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NWT proposes Aurora Village building for temporary shelter

A building proposed as a temporary day shelter is seen in a Google Streetview image in its former life as Yellowknife's Legion building
A building proposed as a temporary day shelter is seen in a Google Streetview image in its former life as Yellowknife's Legion building.

The Northwest Territories government says it has found a location for a temporary day shelter in downtown Yellowknife this winter and implored residents not to impede its opening.

In an open letter to residents, health minister Julie Green said the former Legion building on the corner of Franklin Avenue and 48 Street, most recently used by Aurora Village, was the “right choice” for a temporary shelter.

If it opens as planned, the shelter will give people experiencing homelessness somewhere to get warm, shower, use the washroom, and eat a meal throughout the winter.

“As challenging as the pandemic has been, imagine what it would be like to also try to weather each day without a roof over your head in the frigid cold,” Green wrote. Without another day shelter opening, she said, that will be the reality for more than 300 vulnerable people. 



According to Green, the Aurora Village location was selected as it can accommodate around 60 people, requires minimal renovation, and is within walking distance of other shelters – which close between 7am and 7pm – and health services.

“If they can’t get to the day shelter by foot, they’ll be forced into stairwells, lobbies, restaurants or other places to find respite from the cold,” Green wrote of people who use shelters in the city.

The minister said since the territory asked landlords to come forward with potential sites for a temporary day shelter last month, staff examined dozens of locations before selecting the Aurora Village building.

“There are no other options left to explore,” she wrote.   



An additional day shelter is needed as capacity at the permanent day shelter and sobering centre, on 50 Street, is reduced during the pandemic, meaning dozens of vulnerable people are turned away every day.

Currently, the 50 Street facility is closed as so many staff have been exposed to Covid-19 that there aren’t enough people to keep it open. The territorial government has asked employees to volunteer for redeployment to address what it calls a “critical service gap.” 

Green said the territory plans to open a new temporary shelter before the end of October, once it has the necessary city-issued permits.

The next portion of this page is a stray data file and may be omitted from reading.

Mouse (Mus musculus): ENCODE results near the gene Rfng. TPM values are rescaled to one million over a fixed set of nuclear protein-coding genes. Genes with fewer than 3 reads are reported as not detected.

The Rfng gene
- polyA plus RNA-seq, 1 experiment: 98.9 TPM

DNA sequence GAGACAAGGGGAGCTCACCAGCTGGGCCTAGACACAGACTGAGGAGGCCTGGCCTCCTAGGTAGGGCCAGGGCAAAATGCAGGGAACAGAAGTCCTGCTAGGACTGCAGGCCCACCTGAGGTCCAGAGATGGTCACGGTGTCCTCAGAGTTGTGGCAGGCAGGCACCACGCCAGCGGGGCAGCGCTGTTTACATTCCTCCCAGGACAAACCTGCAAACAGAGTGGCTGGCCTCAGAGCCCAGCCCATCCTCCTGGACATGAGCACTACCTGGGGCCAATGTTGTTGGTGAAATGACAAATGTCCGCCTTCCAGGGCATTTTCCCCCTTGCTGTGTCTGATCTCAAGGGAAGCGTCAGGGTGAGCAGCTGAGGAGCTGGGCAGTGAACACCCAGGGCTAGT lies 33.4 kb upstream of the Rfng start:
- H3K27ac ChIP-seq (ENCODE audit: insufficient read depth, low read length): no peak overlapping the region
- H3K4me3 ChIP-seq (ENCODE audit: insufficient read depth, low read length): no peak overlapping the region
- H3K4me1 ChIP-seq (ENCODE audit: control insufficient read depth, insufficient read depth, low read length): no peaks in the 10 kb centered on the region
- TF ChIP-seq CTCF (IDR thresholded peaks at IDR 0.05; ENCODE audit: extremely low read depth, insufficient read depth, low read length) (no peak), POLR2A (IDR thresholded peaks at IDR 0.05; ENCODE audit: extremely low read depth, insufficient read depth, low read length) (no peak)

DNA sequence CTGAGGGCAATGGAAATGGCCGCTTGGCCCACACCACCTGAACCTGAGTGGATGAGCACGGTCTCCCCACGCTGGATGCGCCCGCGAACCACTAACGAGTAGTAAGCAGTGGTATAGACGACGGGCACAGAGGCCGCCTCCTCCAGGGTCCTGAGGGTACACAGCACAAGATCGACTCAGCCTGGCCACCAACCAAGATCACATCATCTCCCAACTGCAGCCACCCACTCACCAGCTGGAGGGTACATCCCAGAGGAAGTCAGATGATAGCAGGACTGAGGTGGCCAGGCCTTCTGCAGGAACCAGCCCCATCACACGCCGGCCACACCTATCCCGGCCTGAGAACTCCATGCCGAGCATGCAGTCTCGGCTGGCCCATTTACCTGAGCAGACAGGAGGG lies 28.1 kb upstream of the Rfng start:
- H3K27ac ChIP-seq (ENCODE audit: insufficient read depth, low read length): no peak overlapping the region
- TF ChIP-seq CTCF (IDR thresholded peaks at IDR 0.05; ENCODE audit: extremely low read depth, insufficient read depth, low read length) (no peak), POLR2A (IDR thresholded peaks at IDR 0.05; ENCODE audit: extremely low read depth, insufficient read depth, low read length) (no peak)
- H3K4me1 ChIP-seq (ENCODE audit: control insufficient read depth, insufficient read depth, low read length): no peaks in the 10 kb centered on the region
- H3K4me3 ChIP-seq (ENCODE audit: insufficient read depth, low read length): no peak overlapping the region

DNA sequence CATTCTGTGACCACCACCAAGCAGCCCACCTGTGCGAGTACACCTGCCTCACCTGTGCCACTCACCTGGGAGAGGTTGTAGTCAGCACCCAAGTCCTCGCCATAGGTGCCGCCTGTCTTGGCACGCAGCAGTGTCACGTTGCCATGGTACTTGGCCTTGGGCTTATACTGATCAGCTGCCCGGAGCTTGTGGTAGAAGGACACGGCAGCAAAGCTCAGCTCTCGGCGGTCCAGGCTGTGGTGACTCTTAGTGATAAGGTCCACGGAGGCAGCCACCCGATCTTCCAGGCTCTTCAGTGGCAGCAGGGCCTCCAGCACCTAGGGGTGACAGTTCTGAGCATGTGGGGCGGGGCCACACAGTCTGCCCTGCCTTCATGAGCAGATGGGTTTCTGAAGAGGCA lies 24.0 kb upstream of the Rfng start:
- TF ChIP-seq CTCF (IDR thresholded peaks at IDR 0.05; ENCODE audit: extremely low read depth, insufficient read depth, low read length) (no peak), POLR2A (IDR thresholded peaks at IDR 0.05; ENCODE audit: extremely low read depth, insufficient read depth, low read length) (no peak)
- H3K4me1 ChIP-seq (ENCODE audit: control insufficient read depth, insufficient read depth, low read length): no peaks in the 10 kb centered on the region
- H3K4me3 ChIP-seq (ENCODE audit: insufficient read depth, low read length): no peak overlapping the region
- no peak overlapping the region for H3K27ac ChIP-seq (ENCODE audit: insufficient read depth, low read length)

However, residents can launch an appeal if they oppose the location of the new shelter. Similar appeals have derailed past territorial bids to open shelters or related services for Yellowknife’s homeless population.

The territory says it will now consult neighbours of the Aurora Village building about its plans. Green said there is “likely to be resistance” to the proposed location but urged residents not to oppose the facility, calling it “a truly kind and meaningful act of reconciliation.”

“Almost everyone in need of this shelter has either attended residential schools or been impacted by inter-generational trauma from them,” she wrote. “You may not feel personally responsible when you see the unmarked graves of children who died separated from their families and cultures at residential schools but, collectively, we have a responsibility to lighten the burdens of those who survived and their families.” 

Last winter, when the clock was ticking for the territorial government to find space for a temporary day shelter, there were concerns that an appeal launched by residents could delay a shelter opening, leaving vulnerable people outside during the frigid winter months.

At the eleventh hour, in early November, the NWT government declared a local state of emergency to override the permitting process and immediately begin using the city’s Mine Rescue Building.



In Monday’s letter, Green said the territorial government does not want to repeat the “necessary, but admittedly heavy-handed measures” it took a year ago.

When that temporary day shelter closed in June, the territory had hoped to use a parking lot outside the city’s Aspen Apartments to offer some shelter services. But when a resident submitted an appeal, the territory rescinded its application.

Yellowknife Mayor Rebecca Alty previously told Cabin Radio anyone wanting a development permit from the city should ideally apply eight to nine months in advance, to allow for the public engagement and appeals process. 

Under territorial legislation, once a municipal permit is issued, residents have 14 days to file an appeal. If an appeal is accepted, a hearing has to be held within 30 days, then the appeal board has an additional 60 days to decide whether to approve, cancel, or modify the permit. 

Anyone with questions or feedback about the territory’s latest plan for a temporary day shelter is asked to contact the Department of Health and Social Services.